The new digital banks are expected to commence operations from early 2022.

2. Regulation for New Financial Services Technology

Regulation in the ASEAN Fintech space is also one of the key drivers for growth as this in turn affects the requirements for licensing and ease of doing business. Consumer protection has historically always taken precedence over innovation. In context of the recent Wirecard scandal in Germany, the case for consumer protection has been entrenched even further. However, the technology itself is not at fault; rather the gaps to be addressed are to be found in prevalent accounting practices – an old acorn in the trick bag of scam and fraud. Nevertheless, if Fintech is to realize its fullest potential, consistent regulatory and government policies are the need of the hour. Regulations must consistently articulate and give effect to digitization and financial inclusion, such as electronic KYC and licensing to further allow establishment of virtual banks. This would also entail establishing critical digital infrastructure being national identification systems, real-time payment systems, standardized QR codes and effective credit bureaus with regulatory foresight as the foundation for this digital infrastructure.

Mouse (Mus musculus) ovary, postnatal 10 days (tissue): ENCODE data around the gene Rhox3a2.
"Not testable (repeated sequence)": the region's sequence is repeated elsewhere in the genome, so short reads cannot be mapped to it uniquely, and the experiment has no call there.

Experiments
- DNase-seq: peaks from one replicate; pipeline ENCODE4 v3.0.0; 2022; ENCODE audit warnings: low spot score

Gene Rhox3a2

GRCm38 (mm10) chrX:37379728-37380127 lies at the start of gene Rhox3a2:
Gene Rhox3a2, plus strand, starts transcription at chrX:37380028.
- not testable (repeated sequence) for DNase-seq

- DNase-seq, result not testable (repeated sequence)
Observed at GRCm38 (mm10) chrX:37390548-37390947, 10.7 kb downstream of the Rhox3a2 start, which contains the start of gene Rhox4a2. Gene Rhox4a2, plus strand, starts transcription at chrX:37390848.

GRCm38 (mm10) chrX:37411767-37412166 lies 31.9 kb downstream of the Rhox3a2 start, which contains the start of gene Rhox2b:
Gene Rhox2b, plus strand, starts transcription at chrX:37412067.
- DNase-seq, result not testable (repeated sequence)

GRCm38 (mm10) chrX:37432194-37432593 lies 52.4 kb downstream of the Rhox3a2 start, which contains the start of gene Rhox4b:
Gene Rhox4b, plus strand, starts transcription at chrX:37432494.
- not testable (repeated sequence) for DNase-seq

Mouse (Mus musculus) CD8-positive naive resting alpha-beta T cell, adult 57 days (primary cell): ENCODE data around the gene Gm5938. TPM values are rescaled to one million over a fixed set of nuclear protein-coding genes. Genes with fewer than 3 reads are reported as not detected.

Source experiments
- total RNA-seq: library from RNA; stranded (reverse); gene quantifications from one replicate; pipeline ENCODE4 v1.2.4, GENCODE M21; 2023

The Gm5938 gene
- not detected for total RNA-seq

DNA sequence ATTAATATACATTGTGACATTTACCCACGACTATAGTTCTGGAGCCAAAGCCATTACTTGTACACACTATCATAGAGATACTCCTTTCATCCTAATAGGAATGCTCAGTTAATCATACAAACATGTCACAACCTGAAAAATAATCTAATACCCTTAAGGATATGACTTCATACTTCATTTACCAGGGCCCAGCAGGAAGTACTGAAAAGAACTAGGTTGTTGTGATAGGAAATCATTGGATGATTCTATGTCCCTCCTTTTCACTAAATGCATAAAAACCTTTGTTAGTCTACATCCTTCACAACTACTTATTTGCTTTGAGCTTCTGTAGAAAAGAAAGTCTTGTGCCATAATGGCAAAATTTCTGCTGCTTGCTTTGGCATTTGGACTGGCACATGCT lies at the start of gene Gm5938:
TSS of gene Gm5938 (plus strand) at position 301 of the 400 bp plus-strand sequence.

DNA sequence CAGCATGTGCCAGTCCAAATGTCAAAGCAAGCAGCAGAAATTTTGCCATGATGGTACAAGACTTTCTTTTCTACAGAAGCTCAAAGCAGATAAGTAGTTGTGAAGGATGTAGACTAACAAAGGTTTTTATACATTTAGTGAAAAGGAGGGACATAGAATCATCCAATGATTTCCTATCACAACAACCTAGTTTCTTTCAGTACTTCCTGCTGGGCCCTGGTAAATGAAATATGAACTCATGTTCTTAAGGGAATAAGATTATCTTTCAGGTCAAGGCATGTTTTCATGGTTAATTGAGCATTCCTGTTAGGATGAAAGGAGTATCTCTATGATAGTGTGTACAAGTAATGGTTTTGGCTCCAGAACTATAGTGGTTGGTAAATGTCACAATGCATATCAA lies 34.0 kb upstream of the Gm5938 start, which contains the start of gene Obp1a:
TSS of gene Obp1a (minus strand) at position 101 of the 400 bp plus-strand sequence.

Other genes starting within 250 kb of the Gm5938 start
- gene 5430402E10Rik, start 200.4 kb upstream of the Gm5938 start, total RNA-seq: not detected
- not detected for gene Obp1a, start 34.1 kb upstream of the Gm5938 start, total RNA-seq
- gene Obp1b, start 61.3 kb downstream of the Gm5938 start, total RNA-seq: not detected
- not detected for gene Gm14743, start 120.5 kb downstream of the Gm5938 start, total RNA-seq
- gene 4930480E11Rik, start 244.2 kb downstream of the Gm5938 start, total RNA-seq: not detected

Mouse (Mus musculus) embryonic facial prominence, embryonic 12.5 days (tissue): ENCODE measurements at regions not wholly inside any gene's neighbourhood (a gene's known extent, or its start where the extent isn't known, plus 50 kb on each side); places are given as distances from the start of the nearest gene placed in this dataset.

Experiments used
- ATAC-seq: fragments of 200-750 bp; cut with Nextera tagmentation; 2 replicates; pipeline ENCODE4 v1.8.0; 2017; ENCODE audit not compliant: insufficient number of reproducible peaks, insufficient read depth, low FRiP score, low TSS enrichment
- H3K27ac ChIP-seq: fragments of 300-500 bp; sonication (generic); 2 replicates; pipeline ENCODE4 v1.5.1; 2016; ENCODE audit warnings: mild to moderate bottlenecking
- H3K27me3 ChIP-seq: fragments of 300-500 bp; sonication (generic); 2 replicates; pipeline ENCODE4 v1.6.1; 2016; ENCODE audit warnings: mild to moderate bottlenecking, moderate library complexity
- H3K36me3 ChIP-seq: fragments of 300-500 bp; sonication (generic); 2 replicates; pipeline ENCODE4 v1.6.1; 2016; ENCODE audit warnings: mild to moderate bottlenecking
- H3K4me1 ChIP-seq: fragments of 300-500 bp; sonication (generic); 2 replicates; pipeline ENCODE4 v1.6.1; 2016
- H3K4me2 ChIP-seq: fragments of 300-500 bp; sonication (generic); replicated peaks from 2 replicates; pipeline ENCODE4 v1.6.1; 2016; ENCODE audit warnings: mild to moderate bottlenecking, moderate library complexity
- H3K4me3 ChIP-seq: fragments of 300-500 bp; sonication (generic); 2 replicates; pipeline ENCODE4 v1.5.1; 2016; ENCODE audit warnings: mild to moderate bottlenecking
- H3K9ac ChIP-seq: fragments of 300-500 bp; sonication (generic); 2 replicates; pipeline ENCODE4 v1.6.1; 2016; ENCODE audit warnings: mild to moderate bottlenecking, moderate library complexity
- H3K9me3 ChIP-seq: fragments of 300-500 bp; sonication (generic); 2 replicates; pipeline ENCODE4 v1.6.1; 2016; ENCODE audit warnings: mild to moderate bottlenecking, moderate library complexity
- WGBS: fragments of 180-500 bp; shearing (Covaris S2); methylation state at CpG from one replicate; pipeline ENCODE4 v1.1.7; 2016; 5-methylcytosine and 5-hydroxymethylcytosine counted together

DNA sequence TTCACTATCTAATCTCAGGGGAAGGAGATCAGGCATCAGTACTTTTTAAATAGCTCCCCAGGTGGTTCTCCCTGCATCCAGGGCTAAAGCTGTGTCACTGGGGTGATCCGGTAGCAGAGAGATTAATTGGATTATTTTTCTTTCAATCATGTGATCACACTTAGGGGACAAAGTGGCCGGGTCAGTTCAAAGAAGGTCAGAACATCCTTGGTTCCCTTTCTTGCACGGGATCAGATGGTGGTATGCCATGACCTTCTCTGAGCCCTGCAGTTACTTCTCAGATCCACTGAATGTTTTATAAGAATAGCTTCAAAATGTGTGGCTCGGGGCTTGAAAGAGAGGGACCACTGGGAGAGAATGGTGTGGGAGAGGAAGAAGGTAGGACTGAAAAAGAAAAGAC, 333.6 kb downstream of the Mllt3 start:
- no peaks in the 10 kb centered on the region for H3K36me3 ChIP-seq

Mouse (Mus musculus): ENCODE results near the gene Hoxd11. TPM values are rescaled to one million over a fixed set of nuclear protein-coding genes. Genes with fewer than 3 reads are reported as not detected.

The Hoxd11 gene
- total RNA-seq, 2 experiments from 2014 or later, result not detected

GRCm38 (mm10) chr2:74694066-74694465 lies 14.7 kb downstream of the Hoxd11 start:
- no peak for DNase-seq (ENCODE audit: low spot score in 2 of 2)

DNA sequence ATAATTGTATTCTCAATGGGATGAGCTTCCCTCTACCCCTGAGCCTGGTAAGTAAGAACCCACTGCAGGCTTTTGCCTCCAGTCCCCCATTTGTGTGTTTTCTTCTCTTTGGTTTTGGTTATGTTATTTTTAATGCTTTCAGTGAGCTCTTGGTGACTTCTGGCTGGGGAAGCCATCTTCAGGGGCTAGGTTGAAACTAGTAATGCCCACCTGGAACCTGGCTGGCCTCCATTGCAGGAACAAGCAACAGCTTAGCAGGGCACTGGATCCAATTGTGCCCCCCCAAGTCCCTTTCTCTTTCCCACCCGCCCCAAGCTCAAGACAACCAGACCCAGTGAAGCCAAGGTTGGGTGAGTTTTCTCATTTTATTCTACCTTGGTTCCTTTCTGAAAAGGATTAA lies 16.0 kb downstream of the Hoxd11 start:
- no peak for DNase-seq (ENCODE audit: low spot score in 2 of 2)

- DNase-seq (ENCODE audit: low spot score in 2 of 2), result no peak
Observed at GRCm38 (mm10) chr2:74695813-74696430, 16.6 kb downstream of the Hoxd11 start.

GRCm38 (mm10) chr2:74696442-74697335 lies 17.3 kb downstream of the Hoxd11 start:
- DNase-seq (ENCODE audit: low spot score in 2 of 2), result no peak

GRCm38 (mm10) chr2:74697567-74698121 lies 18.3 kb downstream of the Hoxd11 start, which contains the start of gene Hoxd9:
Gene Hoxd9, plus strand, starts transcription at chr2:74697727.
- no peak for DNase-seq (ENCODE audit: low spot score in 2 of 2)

3. Infrastructure Redundancy

Exploiting an opportunity can be issue in itself. Both startups and established Fintech companies face an increased demand for their services during the global lockdown. People have become very reliant on Fintech and companies must be prepared to accommodate this increased demand which involves developing and improving their enterprise IT infrastructure. For startups this has been easier, as they are newer to the scene and their flexibility allows them to develop more modern and innovative solutions. On the other hand, established banks and financial institutions have found this difficult and have been slow to adopt new technologies due to the nature of their legacy IT infrastructure and services. The unprecedented year of COVID-19 has underscored the need for new IT foundations with modern technologies for established companies, especially since the world is moving into a more digitalized, cashless society with embedded Fintech.    

4. Selective Funding